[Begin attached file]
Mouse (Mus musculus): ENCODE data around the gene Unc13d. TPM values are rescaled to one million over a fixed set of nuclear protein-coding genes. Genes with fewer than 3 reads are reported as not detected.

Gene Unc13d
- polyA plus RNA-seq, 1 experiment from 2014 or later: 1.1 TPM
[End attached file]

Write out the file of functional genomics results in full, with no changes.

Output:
Mouse (Mus musculus): ENCODE data around the gene Unc13d. TPM values are rescaled to one million over a fixed set of nuclear protein-coding genes. Genes with fewer than 3 reads are reported as not detected.

Gene Unc13d
- polyA plus RNA-seq, 1 experiment from 2014 or later: 1.1 TPM